Fundamentally, Regency’s restructuring to a patient-focused care organization essentially means that all levels within the organization are focused on the patient perspective, needs, and overall comfort. All operation suites are suited and designed to meet the needs of the patient regardless if surgery is either Neuro, ortho, or vascular in nature. Patient care and services are decentralized and coordinated to ensure high quality of care, which improves access and reduces costs. Furthermore, by cross training staff to perform several tasks the increase in responsibilities becomes challenging and rewarding, thus creating greater job satisfaction and reducing turn-over. In addition, the continuum of care becomes consistent and the patient care team assigned to the patient serves as the patient’s advocate throughout their surgery, and healing process. Finally, by understanding the patient needs and condition allows the patient and family members to be active in the patient’s recovery. Reverting back to a traditional structure, reduces the organization’s ability to integrate and maximize efficiency because of increase levels of bureaucracy. The focus on the patient needs gets lost in translation. Thus, the recommendation is to stay the course and focus on patient-focused care organizationally.
In closing, choosing between types of organizational structures is dependent on the organizations mission, vision and values. It is not to say that one structure is better than another, but to place emphasis on streamlining the functional bureaucracy associated with the traditional structure and facilitating transparency at all levels. In other words, flattening the hierarchy levels and empowering decision-making. Today, and among many other factors, managing health care requires finding ways to reduce costs, improve continuity of care, and increase patient satisfaction. One way to do this is to transform traditional values into a patient-focused platform, which over time will prove invaluable to Regency’s Health Care Group.This concludes the presentation and is now open to questions and comments. Thank you for attending.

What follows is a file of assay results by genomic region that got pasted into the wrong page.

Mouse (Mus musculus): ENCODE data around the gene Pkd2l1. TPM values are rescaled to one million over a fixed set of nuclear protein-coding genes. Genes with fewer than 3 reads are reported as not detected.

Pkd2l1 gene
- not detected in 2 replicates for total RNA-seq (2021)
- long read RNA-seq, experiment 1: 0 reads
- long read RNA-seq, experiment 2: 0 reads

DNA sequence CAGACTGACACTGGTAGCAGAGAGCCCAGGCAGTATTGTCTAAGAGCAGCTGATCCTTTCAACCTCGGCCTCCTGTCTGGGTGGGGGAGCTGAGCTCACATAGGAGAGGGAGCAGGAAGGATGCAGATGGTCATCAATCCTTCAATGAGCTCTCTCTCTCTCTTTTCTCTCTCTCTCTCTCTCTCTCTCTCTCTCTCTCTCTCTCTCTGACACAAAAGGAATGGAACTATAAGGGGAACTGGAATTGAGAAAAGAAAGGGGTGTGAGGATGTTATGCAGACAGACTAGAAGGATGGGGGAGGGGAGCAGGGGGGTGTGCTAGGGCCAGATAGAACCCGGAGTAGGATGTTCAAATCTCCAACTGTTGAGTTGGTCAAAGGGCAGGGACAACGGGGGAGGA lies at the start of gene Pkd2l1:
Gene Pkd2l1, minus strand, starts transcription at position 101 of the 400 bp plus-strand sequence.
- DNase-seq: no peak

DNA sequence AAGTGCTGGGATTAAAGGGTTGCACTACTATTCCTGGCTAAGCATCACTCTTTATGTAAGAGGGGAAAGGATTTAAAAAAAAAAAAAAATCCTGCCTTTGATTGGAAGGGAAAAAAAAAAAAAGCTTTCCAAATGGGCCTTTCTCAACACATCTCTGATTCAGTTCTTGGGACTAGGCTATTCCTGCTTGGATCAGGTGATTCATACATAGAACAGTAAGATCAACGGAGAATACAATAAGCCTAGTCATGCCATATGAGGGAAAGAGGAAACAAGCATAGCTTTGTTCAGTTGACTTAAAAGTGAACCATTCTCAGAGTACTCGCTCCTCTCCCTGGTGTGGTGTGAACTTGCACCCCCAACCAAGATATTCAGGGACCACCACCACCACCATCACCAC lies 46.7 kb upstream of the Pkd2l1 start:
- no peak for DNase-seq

Hcm611 1001 B 01 P1 T2 Ip Carl Wills.Docx
Regency Health Care Group: Contemporary or Classical Structure<br />Carl Wills<br />HCM611-1001B-01<br />Phase 1 Task 2 Individual Project<br />Professor Jan Carrell<br />Colorado Technical University Online<br />February 22, 2010<br />
Organizational Structure: Traditional<br />Division of work,<br />Responsibility and authority,<br />Departmental,<br />Span of control, and<br />Coordination.<br />2<br />Contemporary or Classical Structure<br />
Contemporary Structure: Patient-Focused Care<br />Empowerment<br />Cross Training<br />Decentralized<br />Patient care teams<br />Computerization<br />Contemporary or Classical Structure<br />3<br />
The Pros and Cons of Traditional and Patient-Focused Care<br />Traditional<br />Activities defined by position.<br />Specialization (KSA).<br />Top-down hierarchy.<br />Communication clearly. defined.<br />Departmentalization.<br />Coordination maximized.<br />Patient-Focused Care<br />Cross Training.<br />Decentralization.<br />Integration of patient care teams.<br />Flexibility.<br />Broader span of control.<br />Coordination Choices.<br />Contemporary or Classical Structure<br />4<br />
Patient-Focused Care <br />Contemporary or Classical Structure<br />5<br />
References<br />Colorado Technical University Online. (2010). Managing the health care organization: Task list. Retrieved February 17, 2010, from https://campus.ctuonline.edu<br />Coulter, M. (2008). Strategic management in action (4th ed.). Pearson/Prentice Hall. Upper Saddle River, New Jersey<br />Harlingen Medical Center. (2007). Patient-focused care. Retrieved February 20, 2010, from http://www.harlingenmedicalcenter.com<br />Longest, B. Rakich, S. Darr, K. (2004). Managing health services organizations and systems (4th ed.). Health Professional Press. Baltimore, Maryland<br />Shi, L Singh, D. (2005). Essentials of the US health care system. Jones and Bartlett Publishers. Sudbury, Massachusetts <br />Contemporary or Classical Structure<br />6<br />